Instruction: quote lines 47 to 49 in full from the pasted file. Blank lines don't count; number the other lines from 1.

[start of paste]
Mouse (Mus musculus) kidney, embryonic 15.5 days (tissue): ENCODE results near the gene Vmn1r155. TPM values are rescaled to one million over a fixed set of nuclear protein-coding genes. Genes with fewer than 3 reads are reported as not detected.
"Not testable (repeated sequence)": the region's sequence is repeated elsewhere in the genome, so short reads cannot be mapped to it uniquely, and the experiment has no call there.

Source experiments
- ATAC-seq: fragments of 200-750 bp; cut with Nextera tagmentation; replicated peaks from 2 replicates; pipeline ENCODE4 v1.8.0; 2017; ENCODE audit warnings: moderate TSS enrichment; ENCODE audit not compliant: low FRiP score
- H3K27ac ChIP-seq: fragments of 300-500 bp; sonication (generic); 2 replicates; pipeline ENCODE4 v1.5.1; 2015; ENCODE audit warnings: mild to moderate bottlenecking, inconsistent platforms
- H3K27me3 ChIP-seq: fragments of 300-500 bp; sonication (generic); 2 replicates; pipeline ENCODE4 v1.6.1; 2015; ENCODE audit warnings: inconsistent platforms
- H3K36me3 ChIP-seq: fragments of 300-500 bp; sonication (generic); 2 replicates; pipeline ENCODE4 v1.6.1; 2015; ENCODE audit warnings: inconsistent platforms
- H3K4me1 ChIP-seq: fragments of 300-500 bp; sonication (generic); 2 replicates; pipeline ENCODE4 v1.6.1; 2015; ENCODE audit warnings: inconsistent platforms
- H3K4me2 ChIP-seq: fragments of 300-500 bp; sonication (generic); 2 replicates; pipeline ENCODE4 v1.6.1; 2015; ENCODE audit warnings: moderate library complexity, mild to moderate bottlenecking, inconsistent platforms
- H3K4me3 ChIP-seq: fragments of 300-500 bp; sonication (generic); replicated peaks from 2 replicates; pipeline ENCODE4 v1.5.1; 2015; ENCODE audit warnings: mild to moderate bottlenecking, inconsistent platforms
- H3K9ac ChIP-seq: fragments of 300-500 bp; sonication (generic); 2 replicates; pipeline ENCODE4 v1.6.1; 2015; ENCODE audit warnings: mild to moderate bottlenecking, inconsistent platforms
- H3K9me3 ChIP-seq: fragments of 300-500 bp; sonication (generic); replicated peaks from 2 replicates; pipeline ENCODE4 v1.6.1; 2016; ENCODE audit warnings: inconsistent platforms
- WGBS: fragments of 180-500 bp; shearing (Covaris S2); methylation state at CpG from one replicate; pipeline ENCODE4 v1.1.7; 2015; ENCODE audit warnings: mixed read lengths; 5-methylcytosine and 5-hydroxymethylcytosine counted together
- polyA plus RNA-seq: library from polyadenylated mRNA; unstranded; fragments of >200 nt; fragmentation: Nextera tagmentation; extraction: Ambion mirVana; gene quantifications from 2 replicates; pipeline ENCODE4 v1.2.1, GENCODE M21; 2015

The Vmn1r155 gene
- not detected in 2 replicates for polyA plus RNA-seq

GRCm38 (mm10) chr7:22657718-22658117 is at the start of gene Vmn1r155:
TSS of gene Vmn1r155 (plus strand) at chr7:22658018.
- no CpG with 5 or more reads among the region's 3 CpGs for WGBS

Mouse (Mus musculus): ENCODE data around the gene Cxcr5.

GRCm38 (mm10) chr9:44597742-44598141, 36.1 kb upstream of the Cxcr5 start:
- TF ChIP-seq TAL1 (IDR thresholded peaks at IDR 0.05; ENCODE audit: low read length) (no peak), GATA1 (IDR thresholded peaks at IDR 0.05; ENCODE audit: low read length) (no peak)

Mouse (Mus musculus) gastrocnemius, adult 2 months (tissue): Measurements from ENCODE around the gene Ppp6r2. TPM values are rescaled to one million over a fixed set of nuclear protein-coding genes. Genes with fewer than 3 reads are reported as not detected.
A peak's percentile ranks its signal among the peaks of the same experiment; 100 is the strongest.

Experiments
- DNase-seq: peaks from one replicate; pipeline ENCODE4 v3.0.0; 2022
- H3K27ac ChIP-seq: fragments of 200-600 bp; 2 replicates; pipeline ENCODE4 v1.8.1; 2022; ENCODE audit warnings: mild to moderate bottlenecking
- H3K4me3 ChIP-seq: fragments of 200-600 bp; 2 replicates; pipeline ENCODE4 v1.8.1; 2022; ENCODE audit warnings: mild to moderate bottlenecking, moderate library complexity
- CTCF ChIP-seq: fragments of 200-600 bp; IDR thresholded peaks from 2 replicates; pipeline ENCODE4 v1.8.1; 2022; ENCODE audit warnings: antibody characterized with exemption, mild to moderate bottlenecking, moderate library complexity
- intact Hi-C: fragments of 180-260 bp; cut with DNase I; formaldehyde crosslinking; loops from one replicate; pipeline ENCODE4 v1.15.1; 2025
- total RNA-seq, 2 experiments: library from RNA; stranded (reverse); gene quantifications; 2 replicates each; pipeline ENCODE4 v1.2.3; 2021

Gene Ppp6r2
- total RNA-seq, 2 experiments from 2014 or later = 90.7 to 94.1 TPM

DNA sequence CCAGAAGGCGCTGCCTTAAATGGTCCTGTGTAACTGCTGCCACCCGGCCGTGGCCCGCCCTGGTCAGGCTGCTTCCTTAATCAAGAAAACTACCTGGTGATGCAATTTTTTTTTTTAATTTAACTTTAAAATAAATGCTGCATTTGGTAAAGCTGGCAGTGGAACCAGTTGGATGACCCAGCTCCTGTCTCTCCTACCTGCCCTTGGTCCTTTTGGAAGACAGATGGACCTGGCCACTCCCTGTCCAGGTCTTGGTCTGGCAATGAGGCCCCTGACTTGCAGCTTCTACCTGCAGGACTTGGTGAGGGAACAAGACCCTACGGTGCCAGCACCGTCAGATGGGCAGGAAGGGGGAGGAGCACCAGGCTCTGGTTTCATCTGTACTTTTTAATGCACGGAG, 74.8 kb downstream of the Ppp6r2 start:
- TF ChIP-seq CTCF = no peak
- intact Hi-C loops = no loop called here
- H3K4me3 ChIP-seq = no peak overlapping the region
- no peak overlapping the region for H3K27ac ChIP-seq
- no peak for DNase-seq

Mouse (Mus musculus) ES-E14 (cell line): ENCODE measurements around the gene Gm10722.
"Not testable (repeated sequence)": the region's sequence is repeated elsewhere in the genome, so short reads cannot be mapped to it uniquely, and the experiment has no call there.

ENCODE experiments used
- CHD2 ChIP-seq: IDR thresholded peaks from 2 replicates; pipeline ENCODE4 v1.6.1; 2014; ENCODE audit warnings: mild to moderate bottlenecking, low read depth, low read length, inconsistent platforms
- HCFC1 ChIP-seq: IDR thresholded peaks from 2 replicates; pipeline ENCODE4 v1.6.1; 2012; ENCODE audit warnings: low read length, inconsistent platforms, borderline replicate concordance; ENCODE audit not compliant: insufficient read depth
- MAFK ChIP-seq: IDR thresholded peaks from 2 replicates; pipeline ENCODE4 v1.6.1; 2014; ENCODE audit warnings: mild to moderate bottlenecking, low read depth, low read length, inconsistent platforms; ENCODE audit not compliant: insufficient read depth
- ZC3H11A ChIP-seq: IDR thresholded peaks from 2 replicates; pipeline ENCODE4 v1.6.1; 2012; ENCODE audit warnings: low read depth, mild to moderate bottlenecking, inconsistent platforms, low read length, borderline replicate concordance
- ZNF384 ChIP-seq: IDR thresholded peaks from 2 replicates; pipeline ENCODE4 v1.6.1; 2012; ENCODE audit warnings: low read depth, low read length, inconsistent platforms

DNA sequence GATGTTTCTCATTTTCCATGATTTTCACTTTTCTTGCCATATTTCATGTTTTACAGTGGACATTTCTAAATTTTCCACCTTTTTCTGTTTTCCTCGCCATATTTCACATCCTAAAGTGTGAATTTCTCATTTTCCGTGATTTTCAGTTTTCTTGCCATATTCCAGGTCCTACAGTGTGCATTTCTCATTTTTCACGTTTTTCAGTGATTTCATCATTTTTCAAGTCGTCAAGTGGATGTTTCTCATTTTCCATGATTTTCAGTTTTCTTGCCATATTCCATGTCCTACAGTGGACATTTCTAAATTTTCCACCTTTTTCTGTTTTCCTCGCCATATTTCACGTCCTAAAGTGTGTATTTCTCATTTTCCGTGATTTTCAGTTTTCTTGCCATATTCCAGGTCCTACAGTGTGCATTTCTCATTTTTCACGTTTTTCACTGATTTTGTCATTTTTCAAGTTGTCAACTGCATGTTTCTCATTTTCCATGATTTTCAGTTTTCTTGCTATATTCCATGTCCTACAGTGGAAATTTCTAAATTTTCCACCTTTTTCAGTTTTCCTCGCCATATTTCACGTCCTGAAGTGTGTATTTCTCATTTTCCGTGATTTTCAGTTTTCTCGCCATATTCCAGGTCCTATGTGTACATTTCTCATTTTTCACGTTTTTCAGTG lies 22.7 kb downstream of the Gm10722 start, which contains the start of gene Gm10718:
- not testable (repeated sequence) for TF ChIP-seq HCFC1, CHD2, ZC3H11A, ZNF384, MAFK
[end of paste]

- ZNF384 ChIP-seq: IDR thresholded peaks from 2 replicates; pipeline ENCODE4 v1.6.1; 2012; ENCODE audit warnings: low read depth, low read length, inconsistent platforms

DNA sequence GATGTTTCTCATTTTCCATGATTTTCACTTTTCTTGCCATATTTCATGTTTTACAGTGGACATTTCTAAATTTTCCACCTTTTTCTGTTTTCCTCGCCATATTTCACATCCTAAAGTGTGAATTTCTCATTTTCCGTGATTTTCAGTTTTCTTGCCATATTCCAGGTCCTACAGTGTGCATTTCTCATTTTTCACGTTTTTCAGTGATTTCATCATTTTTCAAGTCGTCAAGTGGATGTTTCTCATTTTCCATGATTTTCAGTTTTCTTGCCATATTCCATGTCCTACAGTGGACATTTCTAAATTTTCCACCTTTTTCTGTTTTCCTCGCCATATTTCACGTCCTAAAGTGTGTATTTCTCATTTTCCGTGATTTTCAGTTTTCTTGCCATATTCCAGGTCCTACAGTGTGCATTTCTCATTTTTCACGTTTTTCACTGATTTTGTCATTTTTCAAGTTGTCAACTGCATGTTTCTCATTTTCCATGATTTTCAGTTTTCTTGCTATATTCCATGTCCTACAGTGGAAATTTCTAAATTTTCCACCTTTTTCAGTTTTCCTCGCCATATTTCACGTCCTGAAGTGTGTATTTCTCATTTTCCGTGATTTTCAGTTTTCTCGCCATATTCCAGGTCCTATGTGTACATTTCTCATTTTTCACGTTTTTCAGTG lies 22.7 kb downstream of the Gm10722 start, which contains the start of gene Gm10718:
- not testable (repeated sequence) for TF ChIP-seq HCFC1, CHD2, ZC3H11A, ZNF384, MAFK